On Sunday morning at NRF 2022: Retail’s Big Show, Zach Freeze, senior director, strategic initiatives-sustainability at Walmart, and Saskia van Gendt, head of sustainability at Rothy’s, discussed the current and future status of environmental sustainability in retail. NRF Vice President of Corporate Social Responsibility and Sustainability Scot Case moderated the conversation, which took place on the StarWind Stage.
Case began the session with a question: What is sustainability? The term is given hundreds of definitions; at NRF, it’s a set of activities and initiatives aimed at creating net positive environmental, social and community benefits.
Couldn't make the show? Take a look at our event recap to catch up on content from NRF 2022.
Among the major issues that emerge in a conversation of retail sustainability are three big ones: consumer care, transparency and externalizing. “Every retail transaction,” Case said, “fits in there somehow.”
With that as a lead-in, Case asked Freeze how Walmart, an acknowledged retail industry leader in sustainability, is progressing with its environmental ambitions. Walmart is committed to being a zero emissions company by 2040, Freeze said. Regarding the progress and degree of climate change, he said, “This is imperative.”
To help that commitment become a reality, Walmart brought in external partners including The Nature Conservancy to determine what retailers can do. An obvious place to start, Freeze noted, was with energy consumption, both because there’s a lot of it and because it served as a way to define the target.
Among those at the table for that discussion at Walmart are the transportation fleet, representatives of the various parts of the supply chain, and store operations managers. Communicating Walmart’s goals and progress to its supplier community is a major ongoing part of the program: About 5 percent of the company’s carbon footprint is due to Walmart operations themselves; the other 95 percent comes from its suppliers.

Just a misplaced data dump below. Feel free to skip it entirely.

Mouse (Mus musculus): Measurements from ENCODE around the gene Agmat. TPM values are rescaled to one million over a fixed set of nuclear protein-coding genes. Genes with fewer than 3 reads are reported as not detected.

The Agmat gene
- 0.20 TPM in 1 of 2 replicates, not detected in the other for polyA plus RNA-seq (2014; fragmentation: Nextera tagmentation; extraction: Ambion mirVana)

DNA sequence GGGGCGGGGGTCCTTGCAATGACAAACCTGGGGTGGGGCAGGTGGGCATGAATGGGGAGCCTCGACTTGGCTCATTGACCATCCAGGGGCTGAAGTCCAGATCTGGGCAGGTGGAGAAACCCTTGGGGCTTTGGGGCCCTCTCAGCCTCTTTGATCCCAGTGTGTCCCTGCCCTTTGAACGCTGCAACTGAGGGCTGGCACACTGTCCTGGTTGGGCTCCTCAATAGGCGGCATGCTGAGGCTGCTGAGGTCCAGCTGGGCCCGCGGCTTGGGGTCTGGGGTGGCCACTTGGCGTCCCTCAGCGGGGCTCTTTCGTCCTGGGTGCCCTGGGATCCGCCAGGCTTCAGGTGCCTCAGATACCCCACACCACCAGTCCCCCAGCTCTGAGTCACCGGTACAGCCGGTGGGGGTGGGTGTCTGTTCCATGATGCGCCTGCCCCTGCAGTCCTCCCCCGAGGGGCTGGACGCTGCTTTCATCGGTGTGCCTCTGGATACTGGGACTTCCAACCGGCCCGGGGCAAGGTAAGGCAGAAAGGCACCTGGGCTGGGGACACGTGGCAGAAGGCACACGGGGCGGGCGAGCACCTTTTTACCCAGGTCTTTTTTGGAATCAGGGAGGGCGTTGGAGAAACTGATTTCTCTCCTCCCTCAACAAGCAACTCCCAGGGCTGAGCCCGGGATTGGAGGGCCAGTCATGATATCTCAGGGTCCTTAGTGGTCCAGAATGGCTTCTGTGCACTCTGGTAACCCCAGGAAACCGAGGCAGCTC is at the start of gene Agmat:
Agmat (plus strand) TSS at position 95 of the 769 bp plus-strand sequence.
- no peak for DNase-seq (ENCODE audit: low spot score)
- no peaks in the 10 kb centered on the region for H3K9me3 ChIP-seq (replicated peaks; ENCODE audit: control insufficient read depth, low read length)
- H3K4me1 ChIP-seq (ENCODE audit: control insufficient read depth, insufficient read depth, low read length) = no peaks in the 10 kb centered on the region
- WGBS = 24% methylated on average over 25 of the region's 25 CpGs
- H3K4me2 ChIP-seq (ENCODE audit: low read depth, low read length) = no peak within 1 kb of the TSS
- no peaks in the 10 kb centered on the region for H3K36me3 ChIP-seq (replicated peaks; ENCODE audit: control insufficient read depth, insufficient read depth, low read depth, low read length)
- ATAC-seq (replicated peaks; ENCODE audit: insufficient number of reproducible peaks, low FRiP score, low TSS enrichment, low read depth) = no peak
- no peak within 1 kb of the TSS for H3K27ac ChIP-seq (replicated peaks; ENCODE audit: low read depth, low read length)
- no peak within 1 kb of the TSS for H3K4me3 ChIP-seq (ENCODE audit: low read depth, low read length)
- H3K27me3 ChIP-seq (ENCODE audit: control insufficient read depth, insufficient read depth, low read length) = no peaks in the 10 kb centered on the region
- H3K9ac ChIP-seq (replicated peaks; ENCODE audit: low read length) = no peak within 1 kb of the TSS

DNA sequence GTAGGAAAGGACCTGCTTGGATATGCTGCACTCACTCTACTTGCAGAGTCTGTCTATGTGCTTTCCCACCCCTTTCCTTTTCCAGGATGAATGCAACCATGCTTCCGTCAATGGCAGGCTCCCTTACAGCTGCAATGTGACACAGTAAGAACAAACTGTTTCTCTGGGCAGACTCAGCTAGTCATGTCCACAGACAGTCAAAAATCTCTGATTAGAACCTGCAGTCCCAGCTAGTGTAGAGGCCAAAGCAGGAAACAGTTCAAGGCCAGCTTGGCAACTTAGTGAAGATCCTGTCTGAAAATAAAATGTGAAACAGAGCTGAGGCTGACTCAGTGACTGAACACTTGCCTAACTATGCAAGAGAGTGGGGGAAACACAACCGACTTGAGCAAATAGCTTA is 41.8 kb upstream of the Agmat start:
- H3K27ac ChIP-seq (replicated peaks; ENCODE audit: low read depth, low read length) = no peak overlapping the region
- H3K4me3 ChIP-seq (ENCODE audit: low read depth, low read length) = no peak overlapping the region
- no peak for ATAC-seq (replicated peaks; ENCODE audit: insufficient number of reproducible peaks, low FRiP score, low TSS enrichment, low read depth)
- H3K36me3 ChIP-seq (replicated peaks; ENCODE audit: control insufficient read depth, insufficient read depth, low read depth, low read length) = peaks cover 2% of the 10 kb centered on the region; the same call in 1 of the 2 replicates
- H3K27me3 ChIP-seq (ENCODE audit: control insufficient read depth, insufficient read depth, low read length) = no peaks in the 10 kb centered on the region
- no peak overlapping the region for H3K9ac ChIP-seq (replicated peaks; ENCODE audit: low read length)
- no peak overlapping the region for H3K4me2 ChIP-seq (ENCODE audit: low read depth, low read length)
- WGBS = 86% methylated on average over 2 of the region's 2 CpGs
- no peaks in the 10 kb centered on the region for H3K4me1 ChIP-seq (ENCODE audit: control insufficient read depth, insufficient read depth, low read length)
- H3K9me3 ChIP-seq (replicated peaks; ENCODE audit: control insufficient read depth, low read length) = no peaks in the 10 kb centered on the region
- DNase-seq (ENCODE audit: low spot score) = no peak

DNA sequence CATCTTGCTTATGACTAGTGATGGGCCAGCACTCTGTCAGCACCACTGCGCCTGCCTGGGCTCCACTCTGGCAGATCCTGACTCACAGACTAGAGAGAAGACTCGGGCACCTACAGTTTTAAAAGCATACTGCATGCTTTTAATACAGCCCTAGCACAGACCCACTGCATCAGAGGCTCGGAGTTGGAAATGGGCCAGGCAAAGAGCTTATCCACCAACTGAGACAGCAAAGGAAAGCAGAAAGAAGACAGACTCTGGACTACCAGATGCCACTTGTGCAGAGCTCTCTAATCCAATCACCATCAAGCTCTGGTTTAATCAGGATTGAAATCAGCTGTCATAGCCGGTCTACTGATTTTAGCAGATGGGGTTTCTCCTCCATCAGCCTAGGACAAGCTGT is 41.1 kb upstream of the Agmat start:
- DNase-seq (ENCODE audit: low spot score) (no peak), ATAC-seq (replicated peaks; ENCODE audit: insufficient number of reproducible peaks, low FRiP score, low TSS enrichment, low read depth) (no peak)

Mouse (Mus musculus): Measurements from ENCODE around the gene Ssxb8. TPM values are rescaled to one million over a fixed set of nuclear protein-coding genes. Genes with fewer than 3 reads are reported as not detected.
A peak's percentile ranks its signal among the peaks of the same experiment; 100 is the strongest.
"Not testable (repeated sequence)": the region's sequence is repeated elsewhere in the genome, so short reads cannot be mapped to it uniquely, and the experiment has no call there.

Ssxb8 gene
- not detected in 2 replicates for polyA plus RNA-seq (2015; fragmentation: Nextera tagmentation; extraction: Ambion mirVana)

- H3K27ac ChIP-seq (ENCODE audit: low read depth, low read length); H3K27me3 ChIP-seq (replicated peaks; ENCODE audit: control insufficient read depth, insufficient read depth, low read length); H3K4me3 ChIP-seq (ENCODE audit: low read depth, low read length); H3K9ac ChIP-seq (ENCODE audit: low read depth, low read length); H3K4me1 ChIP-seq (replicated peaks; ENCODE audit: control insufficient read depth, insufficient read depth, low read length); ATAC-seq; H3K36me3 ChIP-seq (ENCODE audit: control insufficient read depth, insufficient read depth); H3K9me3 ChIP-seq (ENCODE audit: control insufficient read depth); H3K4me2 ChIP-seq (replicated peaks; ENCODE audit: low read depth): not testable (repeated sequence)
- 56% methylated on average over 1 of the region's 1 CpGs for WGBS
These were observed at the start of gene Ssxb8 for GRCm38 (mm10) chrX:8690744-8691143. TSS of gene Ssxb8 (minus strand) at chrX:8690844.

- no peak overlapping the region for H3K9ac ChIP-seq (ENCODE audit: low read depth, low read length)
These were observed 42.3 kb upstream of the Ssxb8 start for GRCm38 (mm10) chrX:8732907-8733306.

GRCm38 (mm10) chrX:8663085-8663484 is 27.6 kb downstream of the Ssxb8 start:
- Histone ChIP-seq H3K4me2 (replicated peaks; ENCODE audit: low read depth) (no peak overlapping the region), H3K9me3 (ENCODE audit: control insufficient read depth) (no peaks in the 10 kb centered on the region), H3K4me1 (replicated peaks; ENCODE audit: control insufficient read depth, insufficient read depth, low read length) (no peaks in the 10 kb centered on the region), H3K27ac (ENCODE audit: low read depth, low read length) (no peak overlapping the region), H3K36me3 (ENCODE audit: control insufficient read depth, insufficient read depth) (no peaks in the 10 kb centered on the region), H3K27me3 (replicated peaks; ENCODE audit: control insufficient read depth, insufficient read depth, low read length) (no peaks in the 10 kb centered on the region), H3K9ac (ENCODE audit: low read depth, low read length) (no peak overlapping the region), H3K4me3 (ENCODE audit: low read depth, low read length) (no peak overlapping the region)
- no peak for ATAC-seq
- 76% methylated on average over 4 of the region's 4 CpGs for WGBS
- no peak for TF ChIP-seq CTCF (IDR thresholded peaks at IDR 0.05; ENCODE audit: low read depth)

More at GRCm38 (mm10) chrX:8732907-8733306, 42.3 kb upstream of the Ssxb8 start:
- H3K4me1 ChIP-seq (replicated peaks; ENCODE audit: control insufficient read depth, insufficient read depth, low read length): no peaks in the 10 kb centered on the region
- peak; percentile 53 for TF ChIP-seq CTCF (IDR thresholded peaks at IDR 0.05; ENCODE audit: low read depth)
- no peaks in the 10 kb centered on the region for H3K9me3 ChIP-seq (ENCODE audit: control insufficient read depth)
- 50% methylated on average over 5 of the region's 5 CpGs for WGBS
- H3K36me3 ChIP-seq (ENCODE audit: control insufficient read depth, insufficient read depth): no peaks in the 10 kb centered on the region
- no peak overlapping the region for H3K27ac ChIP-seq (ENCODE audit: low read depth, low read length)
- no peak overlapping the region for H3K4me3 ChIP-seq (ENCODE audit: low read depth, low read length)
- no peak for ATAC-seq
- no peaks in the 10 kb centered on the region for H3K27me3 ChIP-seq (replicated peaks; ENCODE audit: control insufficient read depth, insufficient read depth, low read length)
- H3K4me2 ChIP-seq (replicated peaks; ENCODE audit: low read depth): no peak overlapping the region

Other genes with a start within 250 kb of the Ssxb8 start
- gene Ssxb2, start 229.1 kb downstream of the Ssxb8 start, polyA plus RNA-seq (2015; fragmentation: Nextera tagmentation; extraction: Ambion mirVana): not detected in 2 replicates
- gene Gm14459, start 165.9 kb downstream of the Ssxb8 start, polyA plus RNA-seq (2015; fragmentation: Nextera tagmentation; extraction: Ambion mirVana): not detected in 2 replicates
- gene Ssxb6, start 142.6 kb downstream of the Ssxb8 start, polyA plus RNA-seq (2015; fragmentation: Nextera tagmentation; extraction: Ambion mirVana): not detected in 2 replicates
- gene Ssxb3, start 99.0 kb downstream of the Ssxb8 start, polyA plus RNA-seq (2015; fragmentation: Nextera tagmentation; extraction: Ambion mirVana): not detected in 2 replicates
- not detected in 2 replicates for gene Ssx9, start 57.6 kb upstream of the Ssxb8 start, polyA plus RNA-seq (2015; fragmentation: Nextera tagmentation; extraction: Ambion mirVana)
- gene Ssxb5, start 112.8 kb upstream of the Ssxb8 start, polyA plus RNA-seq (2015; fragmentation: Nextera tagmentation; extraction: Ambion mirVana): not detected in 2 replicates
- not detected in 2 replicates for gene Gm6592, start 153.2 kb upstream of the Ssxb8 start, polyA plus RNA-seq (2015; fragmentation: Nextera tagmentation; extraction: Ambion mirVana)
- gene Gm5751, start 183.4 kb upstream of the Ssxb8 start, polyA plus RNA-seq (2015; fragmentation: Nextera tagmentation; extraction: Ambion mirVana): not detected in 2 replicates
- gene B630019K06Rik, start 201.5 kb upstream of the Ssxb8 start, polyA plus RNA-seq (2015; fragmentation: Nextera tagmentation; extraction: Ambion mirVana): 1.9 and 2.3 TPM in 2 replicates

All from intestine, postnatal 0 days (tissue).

Rothy’s, on the other hand, as a vertically integrated operation, is its own supplier. When van Gendt took over her position, her primary concerns were to reduce Rothy’s carbon footprint and establish circularity: How do you design a product so it eliminates waste?
“We rely on every part of the company to eliminate carbon waste,” van Gendt said; both an internal team and an external sustainability committee participated in Rothy’s discussion of its sustainability effort. External advisors included NGOs and fashion and footwear experts.
Customers were involved as well; the company was surprised at the reaction of some to a recycling program for worn-out shoes. “We are not through with them,” they said. “They are not ready to be recycled.”
Toward the end of the session, the conversation turned to lessons the panelists have learned in their sustainability efforts. One of Rothy’s lessons, according to van Gendt, was a sense of its own role in the process. “If you own the supply chain, you can do things,” she said. “You can set up for on-demand manufacturing, so as not to leave waste. But when you do that, you own all the responsibility.”
Case asked the panelists how they might counsel someone who was about to step into their jobs. Noting her background in science — van Gendt began her career at the Environmental Protection Agency — she said, “I would start by understanding the status quo and its benefits. Then I would ask how I could apply my knowledge of sustainability.”
“There is a need for innovation,” Freeze said. “Ask yourself, ‘What can we do as a company?’ Remember, you can’t be timid. This is an urgent situation. How do we stand out?”